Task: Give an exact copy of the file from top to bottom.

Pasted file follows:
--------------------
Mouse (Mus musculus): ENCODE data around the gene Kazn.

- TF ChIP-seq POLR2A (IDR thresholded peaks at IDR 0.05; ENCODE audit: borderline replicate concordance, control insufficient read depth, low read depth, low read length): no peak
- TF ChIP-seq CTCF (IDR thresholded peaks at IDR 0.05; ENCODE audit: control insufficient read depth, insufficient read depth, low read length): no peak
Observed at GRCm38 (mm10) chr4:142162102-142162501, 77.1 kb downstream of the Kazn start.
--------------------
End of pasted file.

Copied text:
Mouse (Mus musculus): ENCODE data around the gene Kazn.

- TF ChIP-seq POLR2A (IDR thresholded peaks at IDR 0.05; ENCODE audit: borderline replicate concordance, control insufficient read depth, low read depth, low read length): no peak
- TF ChIP-seq CTCF (IDR thresholded peaks at IDR 0.05; ENCODE audit: control insufficient read depth, insufficient read depth, low read length): no peak
Observed at GRCm38 (mm10) chr4:142162102-142162501, 77.1 kb downstream of the Kazn start.